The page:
(Joe is on assignment but there's still more of Opening Bell after the jump.)

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Citi Watch: The Goodbye Memos (DealBook): Andrew Ross Sorkin is among the best connected of any financial writer working today. One reason for that is that he reminds many old Wall Street guys of themselves as young men (or at least, he reminds them of how they like to think of themselves as young men): frighteningly intelligent, ruthlessly ambitious, universally envied and annoyingly successful. Another reason is that he’s been in the business longer than many reporters twice his age. He’s only thirty years old but he’s been at New York Times since he was, like, eight. You walk into a party and that tall guy with the bright eyes nodding enthusiastically to the old, short dude while you are still trying to find the open bar? That’s Sorkin. He’s like the son who is the son they wish they had instead of the ones they do. Anyway, this morning his DealBook has both the exit memo of Charles Prince and the “Hello!” memos of Robert Rubin and Win Bishoff. And we sort of suspect that both Chuck and Rubin sent them to Sorkin directly.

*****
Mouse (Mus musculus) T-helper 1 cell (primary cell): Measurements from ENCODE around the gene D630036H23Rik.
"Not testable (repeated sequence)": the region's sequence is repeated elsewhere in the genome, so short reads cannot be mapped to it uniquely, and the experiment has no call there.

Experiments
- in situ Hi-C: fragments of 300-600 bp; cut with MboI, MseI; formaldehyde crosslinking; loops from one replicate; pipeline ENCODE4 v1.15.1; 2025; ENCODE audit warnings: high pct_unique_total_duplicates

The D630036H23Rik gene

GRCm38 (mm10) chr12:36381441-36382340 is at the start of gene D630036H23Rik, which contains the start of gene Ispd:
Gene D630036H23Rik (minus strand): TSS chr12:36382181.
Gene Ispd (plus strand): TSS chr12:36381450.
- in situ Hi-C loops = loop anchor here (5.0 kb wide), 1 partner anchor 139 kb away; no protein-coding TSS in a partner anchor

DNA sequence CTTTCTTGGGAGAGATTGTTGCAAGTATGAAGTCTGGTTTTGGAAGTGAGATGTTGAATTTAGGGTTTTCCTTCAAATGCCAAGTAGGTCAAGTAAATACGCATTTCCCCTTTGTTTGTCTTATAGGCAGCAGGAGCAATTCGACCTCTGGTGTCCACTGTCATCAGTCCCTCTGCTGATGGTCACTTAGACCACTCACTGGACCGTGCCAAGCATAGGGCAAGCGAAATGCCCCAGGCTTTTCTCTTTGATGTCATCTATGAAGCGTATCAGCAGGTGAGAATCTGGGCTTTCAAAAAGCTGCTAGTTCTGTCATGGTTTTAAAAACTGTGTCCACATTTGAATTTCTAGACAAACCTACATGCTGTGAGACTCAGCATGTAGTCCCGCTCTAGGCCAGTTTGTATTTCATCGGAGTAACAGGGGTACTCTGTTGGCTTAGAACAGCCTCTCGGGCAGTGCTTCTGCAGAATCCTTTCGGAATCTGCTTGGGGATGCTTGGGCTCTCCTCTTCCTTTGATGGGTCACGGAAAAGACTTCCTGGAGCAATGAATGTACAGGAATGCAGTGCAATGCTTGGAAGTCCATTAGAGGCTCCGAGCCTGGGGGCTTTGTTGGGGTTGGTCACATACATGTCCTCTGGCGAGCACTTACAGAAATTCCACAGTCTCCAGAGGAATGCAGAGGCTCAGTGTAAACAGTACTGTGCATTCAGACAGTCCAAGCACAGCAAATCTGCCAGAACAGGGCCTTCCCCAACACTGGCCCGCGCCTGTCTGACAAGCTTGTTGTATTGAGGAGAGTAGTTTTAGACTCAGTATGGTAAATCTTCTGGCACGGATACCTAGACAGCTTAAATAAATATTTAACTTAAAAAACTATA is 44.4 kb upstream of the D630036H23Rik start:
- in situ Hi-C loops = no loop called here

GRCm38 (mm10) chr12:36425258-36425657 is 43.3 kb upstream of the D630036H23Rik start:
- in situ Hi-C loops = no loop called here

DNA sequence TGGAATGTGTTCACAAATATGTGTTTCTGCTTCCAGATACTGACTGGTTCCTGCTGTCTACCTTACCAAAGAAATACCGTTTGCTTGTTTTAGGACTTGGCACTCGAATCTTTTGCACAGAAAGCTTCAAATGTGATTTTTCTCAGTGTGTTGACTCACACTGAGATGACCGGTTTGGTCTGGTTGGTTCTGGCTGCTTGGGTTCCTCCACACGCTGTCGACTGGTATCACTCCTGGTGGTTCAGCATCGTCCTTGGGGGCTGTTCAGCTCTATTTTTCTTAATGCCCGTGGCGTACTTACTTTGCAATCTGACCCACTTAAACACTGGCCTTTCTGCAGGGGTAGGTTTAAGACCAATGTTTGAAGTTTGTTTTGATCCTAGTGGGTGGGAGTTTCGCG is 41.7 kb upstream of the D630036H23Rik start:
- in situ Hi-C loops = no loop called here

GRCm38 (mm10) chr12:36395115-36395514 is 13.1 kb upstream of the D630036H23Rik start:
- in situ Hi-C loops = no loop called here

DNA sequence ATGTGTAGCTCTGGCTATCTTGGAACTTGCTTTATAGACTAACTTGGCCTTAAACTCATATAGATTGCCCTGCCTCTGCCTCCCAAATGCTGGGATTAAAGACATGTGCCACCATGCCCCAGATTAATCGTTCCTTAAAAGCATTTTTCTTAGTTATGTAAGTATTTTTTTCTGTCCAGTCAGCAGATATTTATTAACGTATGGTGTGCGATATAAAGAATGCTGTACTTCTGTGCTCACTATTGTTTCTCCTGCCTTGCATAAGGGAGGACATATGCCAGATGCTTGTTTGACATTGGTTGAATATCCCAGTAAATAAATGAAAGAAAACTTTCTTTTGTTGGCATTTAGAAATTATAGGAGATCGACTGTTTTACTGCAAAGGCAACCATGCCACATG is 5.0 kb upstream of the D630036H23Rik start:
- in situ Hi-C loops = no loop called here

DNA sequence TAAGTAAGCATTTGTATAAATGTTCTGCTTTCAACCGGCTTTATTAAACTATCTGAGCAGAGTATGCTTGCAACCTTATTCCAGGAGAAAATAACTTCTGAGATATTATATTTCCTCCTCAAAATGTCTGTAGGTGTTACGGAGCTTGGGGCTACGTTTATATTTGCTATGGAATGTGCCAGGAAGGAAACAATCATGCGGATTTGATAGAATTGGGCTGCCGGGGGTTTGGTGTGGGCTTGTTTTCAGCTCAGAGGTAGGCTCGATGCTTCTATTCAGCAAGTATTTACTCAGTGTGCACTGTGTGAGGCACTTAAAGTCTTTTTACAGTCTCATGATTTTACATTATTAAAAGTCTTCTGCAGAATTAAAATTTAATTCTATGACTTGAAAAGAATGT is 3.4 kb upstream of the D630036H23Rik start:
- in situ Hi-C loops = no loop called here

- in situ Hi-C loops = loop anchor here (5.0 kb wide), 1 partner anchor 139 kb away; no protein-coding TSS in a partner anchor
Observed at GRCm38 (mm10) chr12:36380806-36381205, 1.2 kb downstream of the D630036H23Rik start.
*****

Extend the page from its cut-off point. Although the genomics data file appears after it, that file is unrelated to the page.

As Citigroup Chief Totters, CNBC Reporter Is Having a Great Year (NYT): You know who is apparently having the best year ever? Maria Bartiromo. “I really feel like I have had the year of my career, the best year of my career,” the Money Honey tells the Times. Somehow this is all related to executives getting fired at Citigroup but we’ve totally forgotten about that story already. Next scandal please!